International Planned Parenthood Federation

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This article is about International Planned Parenthood Federation. For the United States organization, see Planned Parenthood.

The International Planned Parenthood Federation (IPPF) is a global non-governmental organization with the broad aims of promoting sexual and reproductive health, and advocating the right of individuals to make their own choices in family planning. It was first formed in 1952 in Bombay, India at the Third International Conference on Planned Parenthood and now consists of more than 149 Member Associations working in more than 189 countries. The IPPF is highly developed and organized into six regions.

Purpose[edit]

Member Associations provide non-profit family planning services, sexual health and abuse prevention training and education. Their goals include giving clients the information necessary to make informed sexual health decisions, promoting continuing sexual health, making available high quality sexual health services, improving the overall health of low income individuals, and using democratic organization and the leadership of volunteers to promote these goals. Over 40% of the organization's resources are aimed at serving the needs of young people; as the IPPF explains, individuals under 25 (and especially females) are at a much higher risk of getting infected with HIV.[1]

Funding[edit]

The IPPF is financially supported by governments, trusts, and foundations including the European Commission and the United Nations Population Fund for special projects. Half of the balance of their funding comes from government official development assistance programmes. To achieve their goals as an organization, the IPPF often collaborates with the World Health Organization (WHO), the United Nations Development Program (UNDP), the United Nations Children's Fund (UNICEF), the United Nations Population Fund (UNPF), and the Organization for Economic Co-operation and Development (OECD).[citation needed]

The IPPF is a prominent lobbyist in the European Union: specifically, for the European Council and the United Nations Economic and Social Council (ECOSOC). It is the only non-governmental organization (NGO) that focuses on sexual health and reproductive rights to qualify for Consultative Status with the Council of Europe. This allows the IPPF to sit in on the Parliamentary Assembly.[citation needed]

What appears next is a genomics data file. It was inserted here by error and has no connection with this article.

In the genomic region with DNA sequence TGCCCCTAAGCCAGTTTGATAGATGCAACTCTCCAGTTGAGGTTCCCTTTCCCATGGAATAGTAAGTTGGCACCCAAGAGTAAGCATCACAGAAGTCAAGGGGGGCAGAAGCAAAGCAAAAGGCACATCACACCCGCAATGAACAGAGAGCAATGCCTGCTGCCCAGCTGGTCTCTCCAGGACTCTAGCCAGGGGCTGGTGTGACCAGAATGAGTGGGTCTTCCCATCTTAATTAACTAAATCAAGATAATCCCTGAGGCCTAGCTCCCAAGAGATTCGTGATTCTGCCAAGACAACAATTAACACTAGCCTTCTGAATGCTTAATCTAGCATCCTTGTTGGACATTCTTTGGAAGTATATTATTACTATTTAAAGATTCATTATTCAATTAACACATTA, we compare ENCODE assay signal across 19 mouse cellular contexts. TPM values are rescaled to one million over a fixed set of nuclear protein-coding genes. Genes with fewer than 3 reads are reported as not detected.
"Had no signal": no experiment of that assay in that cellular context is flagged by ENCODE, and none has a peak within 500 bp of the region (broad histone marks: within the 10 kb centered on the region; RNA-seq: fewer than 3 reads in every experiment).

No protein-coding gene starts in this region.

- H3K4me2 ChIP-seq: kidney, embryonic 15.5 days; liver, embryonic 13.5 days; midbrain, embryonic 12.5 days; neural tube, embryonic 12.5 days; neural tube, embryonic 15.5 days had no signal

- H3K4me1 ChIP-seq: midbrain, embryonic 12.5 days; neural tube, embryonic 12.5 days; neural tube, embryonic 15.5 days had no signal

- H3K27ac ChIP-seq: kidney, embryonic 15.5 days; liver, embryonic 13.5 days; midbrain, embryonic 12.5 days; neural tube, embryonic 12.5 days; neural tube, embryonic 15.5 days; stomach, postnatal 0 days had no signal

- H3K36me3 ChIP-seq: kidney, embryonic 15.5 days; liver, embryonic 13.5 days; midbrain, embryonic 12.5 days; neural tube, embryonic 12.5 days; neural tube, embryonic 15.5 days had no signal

Canadian funding[edit]

In April 2011, it was revealed that IPPF, which had applied for an $18 million grant more than a year previously, had been denied funding by the Conservative government due to lobbying efforts by pro-life groups.[2]

On Sept. 22, 2011, the Canadian International Development Agency granted IPPF $6 million over three years. The money is for services yet to be rendered in Afghanistan, Bangladesh, Mali, Sudan, and Tanzania.[3] Many anti-abortion activists have been critical of the spending including conservative MP Brad Trost who criticized his own party for supporting the pro-choice group.[4]

United States funding[edit]

IPPF is a pro-choice organization that advocates for access to contraception and safe abortion services. This has led IPPF into conflict with conservative social forces, including the Roman Catholic Church and the administration of U.S. President George W. Bush, who reinstated the Mexico City Policy in 2001. This policy required non-governmental organizations in receipt of U.S. funds to refrain from providing birth control and/or abortion-related services, and was first instituted by President Ronald Reagan in 1984 after lobbying from the Vatican following's Reagan's establishment of official diplomatic relations with the Holy See.[5][6] IPPF opted not to alter its method of operation, and, as a result, lost 20% of its funding during the time the Mexico City Policy was in effect. The policy was rescinded by President Barack Obama in January 2009.[7]